Regulator moves to protect small investors
In 2006, Gabriela Fischer invested SFr50,000 ($55,000) in a “100 per cent capital protected” financial product, only to see it vanish into thin air two years later.
Despite having misgivings about the sale of such complex products to small retail investors, the Swiss financial regulator found itself powerless to intervene. Now, the body wants to close loopholes with new laws.
The Swiss Financial Market Supervisory Body (Finma) proposed new laws on Friday aimed at protecting small investors while driving out rogue investment schemes that blacken Switzerland’s reputation with sharp practices.
Finma wants the Swiss financial sector to catch up with international regulations by forcing institutions to apply for a permit before being allowed to sell products.
At present, there are an estimated 2,000 unregulated wealth advisors operating in Switzerland. Two years ago Finma closed down 66 of the shadier operations that had been conning investors out of their money.
The regulator also proposed a uniform system of training for salespeople and strict rules on how products are marketed – with clients made aware of all the risks.
If adopted by parliament, Finma wants these proposals to form a new set of laws governing the entire financial market, as opposed to the current patchwork rules that cover separate segments.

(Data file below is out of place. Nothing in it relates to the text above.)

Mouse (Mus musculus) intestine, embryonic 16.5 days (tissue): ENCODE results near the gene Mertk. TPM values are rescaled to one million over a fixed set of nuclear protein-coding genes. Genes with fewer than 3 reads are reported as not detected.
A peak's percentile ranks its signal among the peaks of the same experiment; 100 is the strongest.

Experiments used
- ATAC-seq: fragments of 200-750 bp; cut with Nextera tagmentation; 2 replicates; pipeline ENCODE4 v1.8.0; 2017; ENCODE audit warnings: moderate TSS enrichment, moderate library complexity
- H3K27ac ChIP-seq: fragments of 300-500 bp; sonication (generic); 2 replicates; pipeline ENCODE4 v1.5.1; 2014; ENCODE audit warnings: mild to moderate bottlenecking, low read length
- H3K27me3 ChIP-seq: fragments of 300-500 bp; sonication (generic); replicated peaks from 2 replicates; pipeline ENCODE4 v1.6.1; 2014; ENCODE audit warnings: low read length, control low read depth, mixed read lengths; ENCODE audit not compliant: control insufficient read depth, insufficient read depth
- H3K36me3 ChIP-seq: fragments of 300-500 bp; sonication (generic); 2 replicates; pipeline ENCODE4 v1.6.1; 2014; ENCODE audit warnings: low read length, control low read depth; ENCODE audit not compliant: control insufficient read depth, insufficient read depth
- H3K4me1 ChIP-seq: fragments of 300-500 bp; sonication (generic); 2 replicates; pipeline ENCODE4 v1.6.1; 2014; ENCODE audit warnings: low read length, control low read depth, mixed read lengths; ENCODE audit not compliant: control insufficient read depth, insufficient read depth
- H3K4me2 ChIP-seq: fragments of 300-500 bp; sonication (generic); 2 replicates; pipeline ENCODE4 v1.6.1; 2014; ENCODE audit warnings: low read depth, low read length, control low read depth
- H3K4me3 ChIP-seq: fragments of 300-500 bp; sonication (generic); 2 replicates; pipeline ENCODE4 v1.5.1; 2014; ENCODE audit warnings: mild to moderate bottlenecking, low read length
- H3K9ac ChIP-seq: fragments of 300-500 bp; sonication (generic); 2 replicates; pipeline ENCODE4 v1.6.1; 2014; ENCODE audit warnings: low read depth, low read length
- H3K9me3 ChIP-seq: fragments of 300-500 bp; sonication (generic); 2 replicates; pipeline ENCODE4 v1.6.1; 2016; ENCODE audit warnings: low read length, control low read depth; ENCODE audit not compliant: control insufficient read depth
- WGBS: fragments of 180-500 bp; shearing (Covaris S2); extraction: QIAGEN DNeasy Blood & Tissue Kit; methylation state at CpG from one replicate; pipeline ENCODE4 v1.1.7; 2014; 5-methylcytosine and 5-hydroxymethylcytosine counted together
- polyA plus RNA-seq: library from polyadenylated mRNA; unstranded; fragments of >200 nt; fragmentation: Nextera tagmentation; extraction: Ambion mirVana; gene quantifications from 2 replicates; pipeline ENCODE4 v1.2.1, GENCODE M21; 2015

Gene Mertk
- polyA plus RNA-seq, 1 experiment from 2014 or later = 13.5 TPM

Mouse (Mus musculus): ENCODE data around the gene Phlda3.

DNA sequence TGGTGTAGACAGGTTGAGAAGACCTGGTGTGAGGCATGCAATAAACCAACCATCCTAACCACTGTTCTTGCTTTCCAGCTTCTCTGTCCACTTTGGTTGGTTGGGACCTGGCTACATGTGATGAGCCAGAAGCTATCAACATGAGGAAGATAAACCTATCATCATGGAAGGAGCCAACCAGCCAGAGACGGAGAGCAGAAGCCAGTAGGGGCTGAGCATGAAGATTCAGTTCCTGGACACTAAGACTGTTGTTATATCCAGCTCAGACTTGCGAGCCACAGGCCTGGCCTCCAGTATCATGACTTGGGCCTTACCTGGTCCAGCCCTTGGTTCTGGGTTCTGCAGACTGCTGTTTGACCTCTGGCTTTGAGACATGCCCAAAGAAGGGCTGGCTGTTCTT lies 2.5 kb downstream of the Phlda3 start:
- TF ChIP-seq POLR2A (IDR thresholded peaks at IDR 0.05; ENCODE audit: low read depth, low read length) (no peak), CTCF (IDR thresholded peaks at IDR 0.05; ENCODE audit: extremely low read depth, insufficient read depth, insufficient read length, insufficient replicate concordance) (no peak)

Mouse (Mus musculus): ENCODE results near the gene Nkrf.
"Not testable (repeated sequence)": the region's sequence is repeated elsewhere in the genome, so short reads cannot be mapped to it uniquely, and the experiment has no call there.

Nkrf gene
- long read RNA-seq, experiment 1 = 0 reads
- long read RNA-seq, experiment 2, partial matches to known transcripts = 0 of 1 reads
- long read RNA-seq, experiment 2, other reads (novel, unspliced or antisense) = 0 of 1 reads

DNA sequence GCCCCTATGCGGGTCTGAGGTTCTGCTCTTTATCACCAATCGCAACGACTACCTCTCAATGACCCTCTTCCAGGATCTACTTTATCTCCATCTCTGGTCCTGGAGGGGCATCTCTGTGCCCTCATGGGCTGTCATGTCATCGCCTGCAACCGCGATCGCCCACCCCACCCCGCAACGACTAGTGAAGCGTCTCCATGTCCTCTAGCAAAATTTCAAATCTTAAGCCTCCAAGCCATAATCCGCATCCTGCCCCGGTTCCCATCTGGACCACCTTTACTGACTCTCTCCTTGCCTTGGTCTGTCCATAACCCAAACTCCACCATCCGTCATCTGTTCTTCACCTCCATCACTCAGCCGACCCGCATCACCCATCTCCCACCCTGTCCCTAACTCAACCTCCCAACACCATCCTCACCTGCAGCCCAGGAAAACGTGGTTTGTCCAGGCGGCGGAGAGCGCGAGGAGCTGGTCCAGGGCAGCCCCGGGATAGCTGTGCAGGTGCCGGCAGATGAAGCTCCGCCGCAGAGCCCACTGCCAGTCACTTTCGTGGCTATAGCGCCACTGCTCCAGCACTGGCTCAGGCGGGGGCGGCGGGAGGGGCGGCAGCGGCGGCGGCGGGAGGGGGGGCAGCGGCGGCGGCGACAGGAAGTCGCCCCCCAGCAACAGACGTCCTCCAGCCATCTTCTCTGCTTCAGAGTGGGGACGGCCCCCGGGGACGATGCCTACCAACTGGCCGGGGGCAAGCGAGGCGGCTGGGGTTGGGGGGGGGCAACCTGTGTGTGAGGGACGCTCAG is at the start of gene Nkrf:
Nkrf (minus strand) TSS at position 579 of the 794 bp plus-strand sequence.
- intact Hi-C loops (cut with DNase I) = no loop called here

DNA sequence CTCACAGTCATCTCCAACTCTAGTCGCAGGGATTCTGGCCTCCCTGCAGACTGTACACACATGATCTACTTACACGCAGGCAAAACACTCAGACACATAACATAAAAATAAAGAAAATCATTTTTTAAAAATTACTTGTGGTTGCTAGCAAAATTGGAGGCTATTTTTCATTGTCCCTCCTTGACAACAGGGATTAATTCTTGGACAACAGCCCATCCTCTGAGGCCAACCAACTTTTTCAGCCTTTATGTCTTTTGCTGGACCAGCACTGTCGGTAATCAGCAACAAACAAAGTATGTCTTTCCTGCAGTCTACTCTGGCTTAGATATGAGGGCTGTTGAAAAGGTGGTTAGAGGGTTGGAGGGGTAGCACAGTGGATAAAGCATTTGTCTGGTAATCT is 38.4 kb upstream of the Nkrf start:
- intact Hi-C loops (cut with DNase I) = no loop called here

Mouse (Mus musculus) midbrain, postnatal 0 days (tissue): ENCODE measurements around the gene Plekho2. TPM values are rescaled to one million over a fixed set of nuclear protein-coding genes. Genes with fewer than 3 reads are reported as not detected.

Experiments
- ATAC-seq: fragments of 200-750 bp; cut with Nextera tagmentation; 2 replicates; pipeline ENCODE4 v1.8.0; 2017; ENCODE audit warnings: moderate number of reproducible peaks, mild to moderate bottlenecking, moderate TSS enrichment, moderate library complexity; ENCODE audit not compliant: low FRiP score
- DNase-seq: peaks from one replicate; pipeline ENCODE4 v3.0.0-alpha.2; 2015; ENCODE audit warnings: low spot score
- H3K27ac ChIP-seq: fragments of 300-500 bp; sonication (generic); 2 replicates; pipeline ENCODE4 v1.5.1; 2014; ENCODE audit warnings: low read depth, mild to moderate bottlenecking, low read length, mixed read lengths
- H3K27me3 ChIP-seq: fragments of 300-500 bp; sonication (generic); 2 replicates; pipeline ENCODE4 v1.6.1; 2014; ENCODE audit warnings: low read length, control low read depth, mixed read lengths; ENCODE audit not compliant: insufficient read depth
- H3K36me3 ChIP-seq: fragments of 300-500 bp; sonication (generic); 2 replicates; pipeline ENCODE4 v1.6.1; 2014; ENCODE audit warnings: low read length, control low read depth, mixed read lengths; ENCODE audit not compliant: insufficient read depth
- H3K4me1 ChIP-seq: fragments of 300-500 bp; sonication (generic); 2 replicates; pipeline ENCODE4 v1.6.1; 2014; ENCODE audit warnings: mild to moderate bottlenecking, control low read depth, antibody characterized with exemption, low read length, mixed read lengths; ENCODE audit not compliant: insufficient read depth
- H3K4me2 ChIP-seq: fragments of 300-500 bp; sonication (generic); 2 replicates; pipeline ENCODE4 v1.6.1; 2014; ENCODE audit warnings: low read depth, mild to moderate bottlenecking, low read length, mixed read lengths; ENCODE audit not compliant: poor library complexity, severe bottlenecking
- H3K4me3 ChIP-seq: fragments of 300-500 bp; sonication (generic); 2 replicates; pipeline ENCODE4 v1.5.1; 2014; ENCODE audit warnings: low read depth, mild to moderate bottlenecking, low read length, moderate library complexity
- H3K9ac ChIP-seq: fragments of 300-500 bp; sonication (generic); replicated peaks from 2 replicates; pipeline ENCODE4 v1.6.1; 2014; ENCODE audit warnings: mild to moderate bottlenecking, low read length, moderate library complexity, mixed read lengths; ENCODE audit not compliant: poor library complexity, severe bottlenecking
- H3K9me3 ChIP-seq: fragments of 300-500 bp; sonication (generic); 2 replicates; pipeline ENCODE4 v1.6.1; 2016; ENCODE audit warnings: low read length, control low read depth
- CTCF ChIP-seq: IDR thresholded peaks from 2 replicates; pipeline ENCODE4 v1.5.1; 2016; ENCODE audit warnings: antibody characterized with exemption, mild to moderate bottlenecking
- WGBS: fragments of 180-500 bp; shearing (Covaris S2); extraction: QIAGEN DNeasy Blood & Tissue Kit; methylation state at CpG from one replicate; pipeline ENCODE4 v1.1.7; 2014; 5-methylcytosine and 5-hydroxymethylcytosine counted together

“By themselves these laws could not prevent past problems, but they fill a very important gap by applying new rules of sales conduct, particularly when selling savings products to retail investors,” Finma director Patrick Raaflaub told swissinfo.ch.
But the new laws will still take some years to come into force and would in any case come too late for Gabriela Fischer and hundreds of other small investors.
Fischer eventually recovered SFr35,000 of her investment after a long legal battle, but she still feels she was hoodwinked by Credit Suisse into buying a Lehman Brothers product that evaporated when the United States bank went bust.
“I was left extremely upset and disappointed by the whole process,” she told swissinfo.ch. “It appears that all people are equal in Switzerland, but that the powerful banks are more equal than the ordinary citizen.”
“The SFr15,000 I lost had been invested for my retirement or to fund my daughter’s [now aged 10] education,” the 49-year-old added. “I can only work part time and spend all my earnings on getting by, so there is no opportunity for me to earn more money or spend less to make up the losses.”
Fischer and others also feel cheated by the system despite many investors getting some of their investment reimbursed by Credit Suisse as part of a SFr150 million goodwill payment in 2009.
Some investors still feel let down, not just by the banks but also by Finma, the banking ombudsman and the legal system.
“It is all very well that Finma wants to tighten up the laws, but it cannot plan for the future before it solves the problems of the past,” Fischer told swissinfo.ch. “I will have no trust in the system until people have been held to account for their failings.”